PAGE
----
Jade Lee’s AS RICH AS A ROGUE is Rich Indeed!

As Rich as a Rogue

RICH AS A ROGUE Book 3 in the Rakes and Rogues series
By Jade Lee
Narrated by Elizabeth Bidwell
Published by Tantor Media
Publication date Aug 2, 2016
Running time 13 hrs

Audio CD provided by publisher for review. No remuneration was exchanged and all opinions presented herein are my own except as noted.


Mari Powel’s fiery Welsh temper is up. Peter Norwood, Lord Whitly, is back in town after six years romping around India making his fortune. Mari blames him for her social downfall and has spent all this time clawing her way back into the town’s good graces. How dare he show up on his first day back and publicly embroil her in a bet involving long-awaited apologies, illicit kisses, and Lady Illston’s unruly parakeet? Mari is outraged, and is going to show him—and everyone else—what she’s made of. Little does she know, the unrepentant Lord Whitly has been dreaming of her all this time. Now he’ll do anything to win the wager—along with Mari’s heart.


My Take Oblong Shaped

Jade Lee has really, REALLY, hit her stride with this book.  Okay, at first I was skeptical; the main male character, Peter, uses the word “Titties” at least three times. It feels juvenile — and that’s probably her point. When Peter first meets Mari he’s  a childish rogue. When we meet him in the park in the first chapter he has come back to England from his own personal mission to have a meaningful life, to be of consequence.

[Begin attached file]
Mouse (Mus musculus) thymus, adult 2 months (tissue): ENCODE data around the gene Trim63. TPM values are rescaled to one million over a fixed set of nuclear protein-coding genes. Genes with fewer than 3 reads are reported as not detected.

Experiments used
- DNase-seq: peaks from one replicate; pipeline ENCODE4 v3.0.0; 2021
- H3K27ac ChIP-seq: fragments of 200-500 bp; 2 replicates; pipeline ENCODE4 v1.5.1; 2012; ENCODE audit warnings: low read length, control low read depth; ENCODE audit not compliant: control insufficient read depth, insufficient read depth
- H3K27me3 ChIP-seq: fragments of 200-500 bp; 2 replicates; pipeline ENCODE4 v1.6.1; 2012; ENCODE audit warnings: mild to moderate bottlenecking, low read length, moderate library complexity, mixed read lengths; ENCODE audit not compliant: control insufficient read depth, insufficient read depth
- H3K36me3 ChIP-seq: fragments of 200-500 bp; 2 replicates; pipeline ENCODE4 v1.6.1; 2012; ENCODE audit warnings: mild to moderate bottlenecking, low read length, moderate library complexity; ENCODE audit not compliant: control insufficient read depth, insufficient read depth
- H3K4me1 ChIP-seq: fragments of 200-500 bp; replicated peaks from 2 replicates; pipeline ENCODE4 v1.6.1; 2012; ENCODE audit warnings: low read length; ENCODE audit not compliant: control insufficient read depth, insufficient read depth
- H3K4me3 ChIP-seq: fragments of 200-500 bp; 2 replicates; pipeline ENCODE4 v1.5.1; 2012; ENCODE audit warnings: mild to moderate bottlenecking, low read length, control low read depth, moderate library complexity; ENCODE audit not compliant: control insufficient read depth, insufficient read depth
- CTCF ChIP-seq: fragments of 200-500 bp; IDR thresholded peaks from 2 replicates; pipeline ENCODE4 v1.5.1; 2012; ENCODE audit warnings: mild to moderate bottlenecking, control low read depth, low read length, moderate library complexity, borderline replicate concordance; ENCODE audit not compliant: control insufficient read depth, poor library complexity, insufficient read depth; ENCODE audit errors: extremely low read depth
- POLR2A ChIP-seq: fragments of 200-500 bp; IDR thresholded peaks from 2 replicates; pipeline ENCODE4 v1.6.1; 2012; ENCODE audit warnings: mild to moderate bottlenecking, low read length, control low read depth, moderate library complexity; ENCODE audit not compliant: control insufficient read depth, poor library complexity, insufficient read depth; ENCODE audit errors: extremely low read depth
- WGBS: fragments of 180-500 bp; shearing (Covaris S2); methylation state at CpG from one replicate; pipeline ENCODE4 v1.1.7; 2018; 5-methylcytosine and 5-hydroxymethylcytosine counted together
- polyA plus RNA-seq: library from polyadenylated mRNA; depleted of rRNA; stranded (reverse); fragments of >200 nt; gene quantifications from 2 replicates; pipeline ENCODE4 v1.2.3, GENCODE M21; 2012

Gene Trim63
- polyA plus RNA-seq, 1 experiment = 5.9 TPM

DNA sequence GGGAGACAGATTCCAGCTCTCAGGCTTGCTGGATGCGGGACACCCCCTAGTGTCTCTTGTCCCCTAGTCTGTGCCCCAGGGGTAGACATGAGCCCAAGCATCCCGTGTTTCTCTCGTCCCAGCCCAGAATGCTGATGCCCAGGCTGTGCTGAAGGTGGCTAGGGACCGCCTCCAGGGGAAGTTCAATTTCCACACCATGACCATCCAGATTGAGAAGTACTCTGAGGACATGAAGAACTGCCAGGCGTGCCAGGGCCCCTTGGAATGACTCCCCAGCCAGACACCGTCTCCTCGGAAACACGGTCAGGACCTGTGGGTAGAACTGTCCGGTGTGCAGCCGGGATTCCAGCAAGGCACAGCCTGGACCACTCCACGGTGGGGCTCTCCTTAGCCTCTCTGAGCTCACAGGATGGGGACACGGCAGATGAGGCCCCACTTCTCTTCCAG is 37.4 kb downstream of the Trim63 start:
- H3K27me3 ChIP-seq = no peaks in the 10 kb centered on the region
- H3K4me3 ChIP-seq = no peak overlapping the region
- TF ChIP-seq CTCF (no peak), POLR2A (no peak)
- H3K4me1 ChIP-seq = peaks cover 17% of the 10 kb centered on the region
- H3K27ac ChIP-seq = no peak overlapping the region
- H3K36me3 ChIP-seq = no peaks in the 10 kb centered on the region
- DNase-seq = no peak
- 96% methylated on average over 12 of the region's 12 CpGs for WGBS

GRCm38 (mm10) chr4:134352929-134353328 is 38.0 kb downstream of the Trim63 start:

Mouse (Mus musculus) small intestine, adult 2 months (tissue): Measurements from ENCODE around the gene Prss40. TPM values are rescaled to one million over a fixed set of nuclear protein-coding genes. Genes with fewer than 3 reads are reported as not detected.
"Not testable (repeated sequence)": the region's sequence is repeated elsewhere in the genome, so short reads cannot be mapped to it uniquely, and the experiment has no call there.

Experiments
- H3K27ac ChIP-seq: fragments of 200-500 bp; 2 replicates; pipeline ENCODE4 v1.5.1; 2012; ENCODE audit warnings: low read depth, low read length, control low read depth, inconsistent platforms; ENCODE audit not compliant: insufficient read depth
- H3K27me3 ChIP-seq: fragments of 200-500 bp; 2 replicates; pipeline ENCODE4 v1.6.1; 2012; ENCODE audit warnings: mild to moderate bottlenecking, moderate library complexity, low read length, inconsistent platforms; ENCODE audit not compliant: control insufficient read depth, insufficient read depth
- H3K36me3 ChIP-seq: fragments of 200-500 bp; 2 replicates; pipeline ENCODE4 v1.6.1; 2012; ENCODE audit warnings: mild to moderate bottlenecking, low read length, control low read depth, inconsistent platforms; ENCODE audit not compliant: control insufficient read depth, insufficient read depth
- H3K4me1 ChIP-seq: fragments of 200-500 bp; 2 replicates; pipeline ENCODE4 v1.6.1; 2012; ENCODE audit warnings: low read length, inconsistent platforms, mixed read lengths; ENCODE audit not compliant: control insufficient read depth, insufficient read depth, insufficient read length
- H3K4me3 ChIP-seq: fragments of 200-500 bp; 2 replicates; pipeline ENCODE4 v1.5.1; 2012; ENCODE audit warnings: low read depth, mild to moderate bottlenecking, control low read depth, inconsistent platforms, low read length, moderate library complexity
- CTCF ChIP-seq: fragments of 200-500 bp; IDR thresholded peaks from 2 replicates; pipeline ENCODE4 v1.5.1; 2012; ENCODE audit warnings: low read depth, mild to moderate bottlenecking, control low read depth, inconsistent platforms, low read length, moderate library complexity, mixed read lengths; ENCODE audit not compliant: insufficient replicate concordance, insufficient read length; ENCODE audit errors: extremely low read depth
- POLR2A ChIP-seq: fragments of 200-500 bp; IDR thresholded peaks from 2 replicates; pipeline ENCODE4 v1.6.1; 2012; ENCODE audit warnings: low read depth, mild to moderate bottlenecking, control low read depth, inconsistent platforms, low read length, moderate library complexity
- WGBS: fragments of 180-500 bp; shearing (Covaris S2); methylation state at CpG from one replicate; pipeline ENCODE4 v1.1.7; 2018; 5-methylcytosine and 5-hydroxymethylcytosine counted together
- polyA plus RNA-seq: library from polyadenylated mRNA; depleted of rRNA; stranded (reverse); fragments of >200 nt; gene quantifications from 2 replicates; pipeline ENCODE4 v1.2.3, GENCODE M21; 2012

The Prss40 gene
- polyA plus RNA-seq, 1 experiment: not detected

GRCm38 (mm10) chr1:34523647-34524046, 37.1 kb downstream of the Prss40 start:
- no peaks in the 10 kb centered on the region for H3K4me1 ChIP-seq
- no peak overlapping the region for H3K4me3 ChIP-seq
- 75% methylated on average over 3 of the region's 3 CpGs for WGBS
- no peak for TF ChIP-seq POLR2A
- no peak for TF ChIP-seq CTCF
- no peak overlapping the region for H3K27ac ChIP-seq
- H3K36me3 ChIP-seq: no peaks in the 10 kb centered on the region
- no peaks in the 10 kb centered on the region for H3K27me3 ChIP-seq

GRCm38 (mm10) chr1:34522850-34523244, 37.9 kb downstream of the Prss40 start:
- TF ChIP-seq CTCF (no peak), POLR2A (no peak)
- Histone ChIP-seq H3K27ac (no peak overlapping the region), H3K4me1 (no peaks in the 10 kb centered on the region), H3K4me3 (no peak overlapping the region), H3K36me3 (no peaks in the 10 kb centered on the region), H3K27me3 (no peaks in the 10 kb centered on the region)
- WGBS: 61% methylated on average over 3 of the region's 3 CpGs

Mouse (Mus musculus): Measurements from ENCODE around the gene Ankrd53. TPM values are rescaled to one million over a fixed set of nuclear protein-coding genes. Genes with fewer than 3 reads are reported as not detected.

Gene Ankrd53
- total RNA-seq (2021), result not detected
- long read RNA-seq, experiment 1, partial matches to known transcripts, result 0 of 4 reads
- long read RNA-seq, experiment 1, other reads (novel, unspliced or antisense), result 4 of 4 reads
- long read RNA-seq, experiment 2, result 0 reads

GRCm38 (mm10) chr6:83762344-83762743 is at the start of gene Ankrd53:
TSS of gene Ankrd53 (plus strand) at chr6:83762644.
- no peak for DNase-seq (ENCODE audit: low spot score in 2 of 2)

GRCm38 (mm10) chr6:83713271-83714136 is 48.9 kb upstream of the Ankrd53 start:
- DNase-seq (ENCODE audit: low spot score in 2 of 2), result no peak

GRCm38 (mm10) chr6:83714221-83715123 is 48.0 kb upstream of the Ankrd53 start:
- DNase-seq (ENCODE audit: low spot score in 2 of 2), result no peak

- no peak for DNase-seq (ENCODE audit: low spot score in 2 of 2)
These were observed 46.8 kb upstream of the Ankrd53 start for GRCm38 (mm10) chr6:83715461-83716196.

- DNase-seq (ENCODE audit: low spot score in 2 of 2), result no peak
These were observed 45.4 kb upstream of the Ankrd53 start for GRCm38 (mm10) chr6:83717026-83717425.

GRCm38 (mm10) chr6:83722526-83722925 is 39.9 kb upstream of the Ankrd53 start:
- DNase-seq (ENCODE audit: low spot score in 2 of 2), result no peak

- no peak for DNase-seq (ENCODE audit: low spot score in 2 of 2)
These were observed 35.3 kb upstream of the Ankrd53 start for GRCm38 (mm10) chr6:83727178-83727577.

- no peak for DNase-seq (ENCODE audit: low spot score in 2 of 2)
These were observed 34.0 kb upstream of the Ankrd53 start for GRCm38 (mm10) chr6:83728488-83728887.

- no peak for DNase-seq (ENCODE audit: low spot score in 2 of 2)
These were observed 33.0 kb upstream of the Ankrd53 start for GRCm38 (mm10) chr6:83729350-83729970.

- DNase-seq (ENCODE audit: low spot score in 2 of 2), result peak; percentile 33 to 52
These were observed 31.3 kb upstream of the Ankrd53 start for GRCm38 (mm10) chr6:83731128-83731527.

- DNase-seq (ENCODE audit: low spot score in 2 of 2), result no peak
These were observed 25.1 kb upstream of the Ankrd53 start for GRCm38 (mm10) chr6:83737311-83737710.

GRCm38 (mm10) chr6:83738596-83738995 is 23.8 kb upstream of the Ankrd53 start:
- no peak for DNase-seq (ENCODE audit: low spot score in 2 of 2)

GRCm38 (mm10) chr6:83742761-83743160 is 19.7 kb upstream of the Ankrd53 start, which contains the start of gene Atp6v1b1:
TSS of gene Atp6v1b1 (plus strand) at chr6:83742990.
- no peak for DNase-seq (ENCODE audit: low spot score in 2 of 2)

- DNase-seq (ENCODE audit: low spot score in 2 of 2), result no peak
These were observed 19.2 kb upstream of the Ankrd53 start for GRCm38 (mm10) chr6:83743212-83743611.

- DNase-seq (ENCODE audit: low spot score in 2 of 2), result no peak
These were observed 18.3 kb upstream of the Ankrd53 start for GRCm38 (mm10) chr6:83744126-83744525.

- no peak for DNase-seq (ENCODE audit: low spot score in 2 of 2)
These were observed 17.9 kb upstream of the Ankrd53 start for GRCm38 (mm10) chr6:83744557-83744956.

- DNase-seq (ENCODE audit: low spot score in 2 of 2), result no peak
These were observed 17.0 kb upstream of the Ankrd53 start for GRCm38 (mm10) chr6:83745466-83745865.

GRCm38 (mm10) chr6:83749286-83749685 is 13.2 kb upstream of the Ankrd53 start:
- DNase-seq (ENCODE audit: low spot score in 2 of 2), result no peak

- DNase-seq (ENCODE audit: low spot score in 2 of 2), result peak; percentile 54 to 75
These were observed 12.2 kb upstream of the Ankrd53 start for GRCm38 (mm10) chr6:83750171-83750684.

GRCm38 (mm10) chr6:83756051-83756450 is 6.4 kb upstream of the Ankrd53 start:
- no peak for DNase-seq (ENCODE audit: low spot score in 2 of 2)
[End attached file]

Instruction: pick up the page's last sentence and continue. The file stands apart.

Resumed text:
As someone whose mother has been living with her for the past two months I know only too well how one can be returned to feeling like a teenager in a moment by being back in a parent/offspring situation.  Peter has to deal with his father, a man for whom he has no respect.  “Titties” is the symbol of that childhood he’s labored to escape, the idle life of the nobility-in-waiting.

For Mari, the story is about the anger she’s been nurturing for the six years Peter has been off finding himself.  And, it’s about her coming to understand that she has been stifled by her anger, and that the goal of marrying someone of consequence may not be what she wanted all along.

Lee has deftly written a story identifying social and political issues of the period: poverty, crime, and the injustice of the Regency period when nobles were able to behave abominably. 

So as the relationship between the love interests develops they are also growing up. It’s a Regency Coming of Age with a very hot relationship to boot. 

The narration is great – anyone who can narrate a parrot throughout is a “Winner” (The parrot’s favorite phrase).  But beyond that she has good cadence and accents.  I found her Welsh accent  not unlike the accent of my one friend from Wales.

I was impressed by this story, it has more than the expected heated hook ups and the book is much weightier in ideas than an average romance. I recommend this one!



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